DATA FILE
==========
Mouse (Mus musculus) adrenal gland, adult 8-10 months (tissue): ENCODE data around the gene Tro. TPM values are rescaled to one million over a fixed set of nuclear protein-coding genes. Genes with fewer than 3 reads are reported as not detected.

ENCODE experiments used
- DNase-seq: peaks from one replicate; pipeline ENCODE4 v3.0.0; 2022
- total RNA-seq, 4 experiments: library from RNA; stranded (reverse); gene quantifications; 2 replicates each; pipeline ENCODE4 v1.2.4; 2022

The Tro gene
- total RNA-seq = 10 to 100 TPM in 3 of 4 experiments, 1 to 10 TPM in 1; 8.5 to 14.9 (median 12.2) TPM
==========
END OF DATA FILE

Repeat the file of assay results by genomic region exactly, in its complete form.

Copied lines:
Mouse (Mus musculus) adrenal gland, adult 8-10 months (tissue): ENCODE data around the gene Tro. TPM values are rescaled to one million over a fixed set of nuclear protein-coding genes. Genes with fewer than 3 reads are reported as not detected.

ENCODE experiments used
- DNase-seq: peaks from one replicate; pipeline ENCODE4 v3.0.0; 2022
- total RNA-seq, 4 experiments: library from RNA; stranded (reverse); gene quantifications; 2 replicates each; pipeline ENCODE4 v1.2.4; 2022

The Tro gene
- total RNA-seq = 10 to 100 TPM in 3 of 4 experiments, 1 to 10 TPM in 1; 8.5 to 14.9 (median 12.2) TPM